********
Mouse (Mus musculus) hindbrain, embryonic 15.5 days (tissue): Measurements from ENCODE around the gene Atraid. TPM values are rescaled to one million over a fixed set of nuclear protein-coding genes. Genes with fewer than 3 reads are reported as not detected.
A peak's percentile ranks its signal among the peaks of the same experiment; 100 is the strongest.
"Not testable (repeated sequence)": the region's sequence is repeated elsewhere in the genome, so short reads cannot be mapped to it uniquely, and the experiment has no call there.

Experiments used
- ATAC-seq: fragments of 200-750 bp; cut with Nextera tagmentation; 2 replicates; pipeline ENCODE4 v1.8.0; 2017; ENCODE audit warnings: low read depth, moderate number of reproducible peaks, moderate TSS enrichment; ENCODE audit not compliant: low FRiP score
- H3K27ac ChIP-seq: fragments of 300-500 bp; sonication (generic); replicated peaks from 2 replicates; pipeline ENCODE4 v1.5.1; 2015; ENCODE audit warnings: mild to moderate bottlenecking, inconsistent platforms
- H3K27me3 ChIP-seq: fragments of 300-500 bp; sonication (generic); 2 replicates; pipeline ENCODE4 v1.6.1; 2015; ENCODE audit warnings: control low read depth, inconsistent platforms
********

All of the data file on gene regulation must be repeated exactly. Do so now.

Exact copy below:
Mouse (Mus musculus) hindbrain, embryonic 15.5 days (tissue): Measurements from ENCODE around the gene Atraid. TPM values are rescaled to one million over a fixed set of nuclear protein-coding genes. Genes with fewer than 3 reads are reported as not detected.
A peak's percentile ranks its signal among the peaks of the same experiment; 100 is the strongest.
"Not testable (repeated sequence)": the region's sequence is repeated elsewhere in the genome, so short reads cannot be mapped to it uniquely, and the experiment has no call there.

Experiments used
- ATAC-seq: fragments of 200-750 bp; cut with Nextera tagmentation; 2 replicates; pipeline ENCODE4 v1.8.0; 2017; ENCODE audit warnings: low read depth, moderate number of reproducible peaks, moderate TSS enrichment; ENCODE audit not compliant: low FRiP score
- H3K27ac ChIP-seq: fragments of 300-500 bp; sonication (generic); replicated peaks from 2 replicates; pipeline ENCODE4 v1.5.1; 2015; ENCODE audit warnings: mild to moderate bottlenecking, inconsistent platforms
- H3K27me3 ChIP-seq: fragments of 300-500 bp; sonication (generic); 2 replicates; pipeline ENCODE4 v1.6.1; 2015; ENCODE audit warnings: control low read depth, inconsistent platforms